Wednesday, October 28, 2020

No Hugs Without Masks

I happened upon a lovely moment the other day. At least, it started out lovely before becoming, in modern parlance, teachable.

Whilst walking my dogs, I was greeted by a lovely family up the street. Their daughter, about 5, was playing with another girl around the same age on their front lawn.

The family is well known to me and their children love my dogs, so they came running to say hello. The little girl I did not know hung back somewhat. Her mother lingered by the front steps of the house and we were warmly introduced.

I do not recall the mother’s name but, since I am fairly certain it was not “Sally,” let’s call her Sally.

After the neighbors’ children had said hi to the pooches, they went back to their games and we continued on our way.

As you may know, some dogs are filled with energy and blessed with speed, such that they go zipping about faster than sound. Mine are the other kind. Every blade of grass contains eternal mysteries worthy of sniffing. Every. Single. One.

Consequently, though we had made our departure in conversational terms, we had not traveled more than a few feet when the two little girls were told by their mothers that it was time to say goodbye. The two moppets ran toward one another, arms wide.

“No hugs without masks!” Sally exclaimed, stopping the children in their tracks and crashing their smiles. In an attempt to ameliorate her harsh tone, Sally then cooed, “I know, I know, but we can’t have hugs if we’re not wearing our masks.”

Before analyzing the substance of Sally’s pronouncement, let us please consider the “we” in there. It’s always “we” with such people. We’re all in this together. We’re all on the same team. We are the ones we’ve been waiting for.

The implication is that there is only one acceptable view or course of action, we all concur, and you’re a damnable splitter if you disagree.

At any given time, but especially as the march of Covid-1984 continues apace, it is uncomfortably true that we are not all on the same side. To take this example, if you believe 5-year-olds should not hug unless they are wearing surgical masks, in the battle over where our culture is heading, you need to lose.

This may sound ominous to those on the other side because, in saying such a thing, they assume I mean what they would mean. They would mean silencing you in the public square, endangering your livelihood, perhaps publishing your address and surrounding your house, maybe even destroying your property or harming your person.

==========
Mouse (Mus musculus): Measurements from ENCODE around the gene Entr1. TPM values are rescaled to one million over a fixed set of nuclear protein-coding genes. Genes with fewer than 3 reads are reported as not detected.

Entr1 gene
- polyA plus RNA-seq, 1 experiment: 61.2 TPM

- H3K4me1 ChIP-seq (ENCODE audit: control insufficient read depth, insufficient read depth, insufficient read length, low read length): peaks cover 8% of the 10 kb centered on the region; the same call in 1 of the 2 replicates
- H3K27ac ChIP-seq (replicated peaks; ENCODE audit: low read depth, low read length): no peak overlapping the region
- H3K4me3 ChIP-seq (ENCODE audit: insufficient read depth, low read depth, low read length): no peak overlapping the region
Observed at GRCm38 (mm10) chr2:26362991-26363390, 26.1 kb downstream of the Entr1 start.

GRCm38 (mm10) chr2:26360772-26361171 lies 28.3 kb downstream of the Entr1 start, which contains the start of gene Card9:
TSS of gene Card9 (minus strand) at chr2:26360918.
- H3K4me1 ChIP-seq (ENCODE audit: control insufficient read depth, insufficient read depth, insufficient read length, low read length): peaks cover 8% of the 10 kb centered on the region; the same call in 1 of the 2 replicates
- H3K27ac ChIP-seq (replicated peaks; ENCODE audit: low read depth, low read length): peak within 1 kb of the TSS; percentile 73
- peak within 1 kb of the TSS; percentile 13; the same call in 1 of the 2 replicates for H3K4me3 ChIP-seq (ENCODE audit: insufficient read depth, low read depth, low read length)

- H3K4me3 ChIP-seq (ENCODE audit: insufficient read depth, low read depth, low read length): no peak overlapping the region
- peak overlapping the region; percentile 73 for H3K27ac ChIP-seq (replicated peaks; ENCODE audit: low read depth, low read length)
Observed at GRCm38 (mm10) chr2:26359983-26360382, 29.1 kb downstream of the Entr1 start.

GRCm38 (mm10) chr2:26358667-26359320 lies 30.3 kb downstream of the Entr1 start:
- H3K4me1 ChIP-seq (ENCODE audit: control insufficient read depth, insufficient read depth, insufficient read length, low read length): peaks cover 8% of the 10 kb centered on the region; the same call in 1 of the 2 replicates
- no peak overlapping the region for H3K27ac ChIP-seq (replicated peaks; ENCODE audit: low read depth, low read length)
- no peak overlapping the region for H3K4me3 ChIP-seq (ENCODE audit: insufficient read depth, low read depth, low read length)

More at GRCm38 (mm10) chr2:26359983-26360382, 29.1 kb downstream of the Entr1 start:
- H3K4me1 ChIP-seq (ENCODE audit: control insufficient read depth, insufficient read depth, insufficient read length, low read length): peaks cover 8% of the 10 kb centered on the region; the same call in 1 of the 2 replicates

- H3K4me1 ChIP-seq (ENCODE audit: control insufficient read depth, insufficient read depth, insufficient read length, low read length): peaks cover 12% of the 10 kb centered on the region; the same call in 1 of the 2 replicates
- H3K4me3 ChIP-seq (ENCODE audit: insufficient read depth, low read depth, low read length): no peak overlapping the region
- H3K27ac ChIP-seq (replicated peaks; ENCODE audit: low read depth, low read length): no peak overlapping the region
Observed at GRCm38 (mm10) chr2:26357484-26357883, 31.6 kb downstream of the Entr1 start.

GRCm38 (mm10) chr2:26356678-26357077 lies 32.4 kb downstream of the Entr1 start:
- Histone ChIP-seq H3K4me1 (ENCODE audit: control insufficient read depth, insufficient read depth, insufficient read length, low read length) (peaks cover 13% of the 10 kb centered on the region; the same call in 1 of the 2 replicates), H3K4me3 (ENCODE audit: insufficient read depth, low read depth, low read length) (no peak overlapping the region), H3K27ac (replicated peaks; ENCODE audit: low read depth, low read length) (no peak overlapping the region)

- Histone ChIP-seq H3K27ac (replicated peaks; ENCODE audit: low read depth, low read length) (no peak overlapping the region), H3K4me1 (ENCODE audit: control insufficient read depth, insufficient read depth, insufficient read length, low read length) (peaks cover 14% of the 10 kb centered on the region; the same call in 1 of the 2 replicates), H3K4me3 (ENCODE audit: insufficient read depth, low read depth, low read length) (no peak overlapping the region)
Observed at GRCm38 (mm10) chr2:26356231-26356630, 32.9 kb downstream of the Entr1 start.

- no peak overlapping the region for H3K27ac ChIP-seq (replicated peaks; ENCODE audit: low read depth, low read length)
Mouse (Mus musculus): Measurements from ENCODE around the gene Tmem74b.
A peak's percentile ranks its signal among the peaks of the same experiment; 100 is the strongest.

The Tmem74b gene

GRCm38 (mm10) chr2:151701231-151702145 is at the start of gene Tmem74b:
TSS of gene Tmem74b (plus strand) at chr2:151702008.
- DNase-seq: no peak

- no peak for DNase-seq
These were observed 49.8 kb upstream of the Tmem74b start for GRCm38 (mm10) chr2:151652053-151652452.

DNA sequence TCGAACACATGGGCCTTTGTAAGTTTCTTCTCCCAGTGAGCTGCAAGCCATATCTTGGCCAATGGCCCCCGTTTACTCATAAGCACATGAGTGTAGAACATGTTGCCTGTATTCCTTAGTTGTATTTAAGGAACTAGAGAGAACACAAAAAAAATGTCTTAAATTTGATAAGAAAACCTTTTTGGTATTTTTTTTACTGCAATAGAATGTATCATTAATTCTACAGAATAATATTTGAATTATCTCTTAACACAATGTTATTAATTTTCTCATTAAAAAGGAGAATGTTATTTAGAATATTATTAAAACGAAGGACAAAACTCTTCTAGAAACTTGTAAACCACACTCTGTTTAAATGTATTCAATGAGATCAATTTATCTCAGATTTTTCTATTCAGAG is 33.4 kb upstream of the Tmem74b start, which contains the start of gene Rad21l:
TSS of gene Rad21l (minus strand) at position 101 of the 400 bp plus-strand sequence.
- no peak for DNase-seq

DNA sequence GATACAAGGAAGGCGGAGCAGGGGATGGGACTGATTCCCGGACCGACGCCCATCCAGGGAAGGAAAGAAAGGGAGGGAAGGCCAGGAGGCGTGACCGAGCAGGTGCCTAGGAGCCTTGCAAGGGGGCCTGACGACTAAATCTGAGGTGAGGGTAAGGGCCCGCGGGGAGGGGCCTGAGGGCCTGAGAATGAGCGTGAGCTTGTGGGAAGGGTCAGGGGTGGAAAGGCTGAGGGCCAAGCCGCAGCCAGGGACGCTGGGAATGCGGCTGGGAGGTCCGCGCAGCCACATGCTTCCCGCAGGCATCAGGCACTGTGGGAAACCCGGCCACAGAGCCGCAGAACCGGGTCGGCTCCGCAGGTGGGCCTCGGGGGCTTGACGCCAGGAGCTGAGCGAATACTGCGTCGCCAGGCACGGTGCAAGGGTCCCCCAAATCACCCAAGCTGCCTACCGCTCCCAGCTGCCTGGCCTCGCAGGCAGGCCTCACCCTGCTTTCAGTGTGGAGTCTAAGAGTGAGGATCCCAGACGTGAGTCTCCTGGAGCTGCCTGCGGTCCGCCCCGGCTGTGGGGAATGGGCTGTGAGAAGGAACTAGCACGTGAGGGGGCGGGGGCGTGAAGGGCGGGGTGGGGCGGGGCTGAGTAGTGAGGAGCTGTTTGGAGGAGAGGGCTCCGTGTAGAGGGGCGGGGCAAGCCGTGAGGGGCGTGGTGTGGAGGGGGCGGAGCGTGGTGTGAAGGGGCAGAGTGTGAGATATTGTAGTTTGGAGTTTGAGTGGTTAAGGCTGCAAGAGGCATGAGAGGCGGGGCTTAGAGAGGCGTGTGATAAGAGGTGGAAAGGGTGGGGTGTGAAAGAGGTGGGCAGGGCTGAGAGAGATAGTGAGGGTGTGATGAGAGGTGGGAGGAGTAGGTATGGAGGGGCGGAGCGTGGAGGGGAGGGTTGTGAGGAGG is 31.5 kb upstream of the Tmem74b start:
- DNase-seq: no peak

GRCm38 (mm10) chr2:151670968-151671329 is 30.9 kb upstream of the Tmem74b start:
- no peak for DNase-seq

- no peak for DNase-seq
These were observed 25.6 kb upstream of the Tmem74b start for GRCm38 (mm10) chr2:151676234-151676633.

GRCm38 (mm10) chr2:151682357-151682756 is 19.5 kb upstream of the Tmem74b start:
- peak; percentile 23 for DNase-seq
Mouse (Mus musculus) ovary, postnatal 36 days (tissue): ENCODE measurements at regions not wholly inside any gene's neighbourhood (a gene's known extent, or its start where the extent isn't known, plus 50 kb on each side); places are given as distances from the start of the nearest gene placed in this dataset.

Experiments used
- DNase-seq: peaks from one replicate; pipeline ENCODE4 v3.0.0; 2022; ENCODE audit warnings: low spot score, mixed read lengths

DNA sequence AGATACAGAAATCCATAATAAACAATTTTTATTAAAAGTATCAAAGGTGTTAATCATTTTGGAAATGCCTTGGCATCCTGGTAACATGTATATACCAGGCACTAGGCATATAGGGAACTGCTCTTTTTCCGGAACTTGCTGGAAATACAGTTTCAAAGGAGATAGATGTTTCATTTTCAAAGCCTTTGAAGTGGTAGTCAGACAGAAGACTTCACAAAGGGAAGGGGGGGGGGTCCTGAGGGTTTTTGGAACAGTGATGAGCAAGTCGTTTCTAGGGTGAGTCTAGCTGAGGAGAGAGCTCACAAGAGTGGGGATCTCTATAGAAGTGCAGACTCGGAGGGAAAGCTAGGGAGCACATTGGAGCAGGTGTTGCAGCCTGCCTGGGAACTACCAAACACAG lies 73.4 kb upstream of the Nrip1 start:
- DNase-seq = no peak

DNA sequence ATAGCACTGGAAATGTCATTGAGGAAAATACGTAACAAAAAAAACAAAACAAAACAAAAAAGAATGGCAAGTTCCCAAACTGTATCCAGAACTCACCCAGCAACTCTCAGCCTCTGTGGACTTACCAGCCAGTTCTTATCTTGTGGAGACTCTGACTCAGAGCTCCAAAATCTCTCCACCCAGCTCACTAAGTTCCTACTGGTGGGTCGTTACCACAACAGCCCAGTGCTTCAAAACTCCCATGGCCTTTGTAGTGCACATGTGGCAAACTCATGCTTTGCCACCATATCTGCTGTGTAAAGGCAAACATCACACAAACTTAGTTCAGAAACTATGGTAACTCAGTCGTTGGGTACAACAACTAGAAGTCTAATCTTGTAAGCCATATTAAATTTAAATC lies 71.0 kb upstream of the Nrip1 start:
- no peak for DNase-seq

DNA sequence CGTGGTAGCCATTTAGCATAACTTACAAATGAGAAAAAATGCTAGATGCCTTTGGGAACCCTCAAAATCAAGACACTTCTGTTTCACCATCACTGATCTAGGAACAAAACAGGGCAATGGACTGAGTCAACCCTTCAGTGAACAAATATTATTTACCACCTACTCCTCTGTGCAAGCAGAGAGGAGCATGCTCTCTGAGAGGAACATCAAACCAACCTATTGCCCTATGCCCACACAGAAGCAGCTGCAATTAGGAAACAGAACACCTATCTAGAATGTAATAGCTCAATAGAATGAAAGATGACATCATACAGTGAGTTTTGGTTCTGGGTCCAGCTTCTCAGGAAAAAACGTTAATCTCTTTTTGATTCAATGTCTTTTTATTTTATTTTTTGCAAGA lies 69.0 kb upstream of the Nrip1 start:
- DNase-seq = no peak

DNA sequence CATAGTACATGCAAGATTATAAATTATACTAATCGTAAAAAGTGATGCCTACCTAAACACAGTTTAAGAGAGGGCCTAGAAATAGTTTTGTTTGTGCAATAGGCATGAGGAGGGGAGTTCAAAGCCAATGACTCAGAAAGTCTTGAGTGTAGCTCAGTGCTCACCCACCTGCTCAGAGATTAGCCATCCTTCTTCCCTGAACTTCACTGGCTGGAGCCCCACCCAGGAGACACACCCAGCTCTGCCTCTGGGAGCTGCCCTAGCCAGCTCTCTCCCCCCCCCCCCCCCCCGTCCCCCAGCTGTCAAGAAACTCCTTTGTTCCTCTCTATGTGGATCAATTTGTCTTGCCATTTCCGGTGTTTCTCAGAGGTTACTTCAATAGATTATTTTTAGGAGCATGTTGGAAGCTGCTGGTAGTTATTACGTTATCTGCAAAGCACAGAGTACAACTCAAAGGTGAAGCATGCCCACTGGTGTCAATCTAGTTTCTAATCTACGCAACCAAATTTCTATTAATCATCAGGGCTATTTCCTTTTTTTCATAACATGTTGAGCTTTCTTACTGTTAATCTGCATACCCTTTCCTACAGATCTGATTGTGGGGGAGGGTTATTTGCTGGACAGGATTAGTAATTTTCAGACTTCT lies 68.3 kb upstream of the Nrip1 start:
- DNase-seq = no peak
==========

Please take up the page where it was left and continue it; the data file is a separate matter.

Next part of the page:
I would never dream of doing any of those things. Indeed, if anyone tried to do such things to you, regardless of your views, I would try to protect you.

There is nothing remarkable about me in this, or any, regard. That is simply how traditional people who believe in personal responsibility and individual liberty think. And the fact that we think like that is how civilization got built in the first place.

Anyway, back to Sally. Even if you believe every dire pronouncement from St. Fauci Himself, or whatever power-drunk bureaucrat is calling the shots in your home prefecture, there is no rationale for placing such restrictions on children playing together outdoors.

This is not especially noteworthy, since we are well past the point where Covid hysteria has become, like “climate change,” a religion for people who don’t believe in God.

What struck me most was the reaction of the mom who is my neighbour. She is as sweet a person as you could ever hope to meet but – how to put this? – she is a woman of a certain sort.

As examples presented without comment: This summer, she decided to write “BLACK LIVES MATTER” in giant, rainbow letters across our Canadian residential street. She has been seen to wear a shirt praising Elizabeth Warren (“Nevertheless, she persisted…”) for days in a row and, since her personal hygiene is above reproach, this implies she owns more than one. Finally, on hearing that, like her, my wife and I hold US citizenship, she pre-emptively declared, “Obama is still MY president!”

(On this last point, I owe her a debt inasmuch as I did not know Americans were empowered to chose our own, personal presidents. Very well, I choose James Polk.)

My neighbor was as startled and disappointed as the children by Sally’s declaration. Now, along with her Obama-blessing and Warren-whooping, my neighbor’s reaction to Covid culture has been exactly as you’d expect. She is up to date on the latest restrictions and rules, she takes social distance and quarantine extremely seriously, and she is ALL about safety.

But what Sally said seemed a mask too far. Not wanting to be contentious or contradict Sally directly, she used her words and expressed her feelings and even slipped in the incontestable We: “Aww, that makes me so sad. We love our hugs!”

Nevertheless, Sally persisted, and the kids bid a contactless farewell.

I wondered, as my overfed dogs and I made our glacial way up the street, whether I had just witnessed a pivotal moment in my neighbor’s thinking; a seismic shift or great awakening, like the birth of a star.

Almost certainly not. She will continue as she has done, as will I, as will you. But I was heartened to see that, even among those whom I consider to be deeply wrong about all this, there is daylight.

As both a Canadian and a Protestant, I have never been much of a hugger. But in defiance of this madness, with arms outstretched and no mask in sight, I am open for business.

Theo Caldwell just wanted to be left alone. Contact him at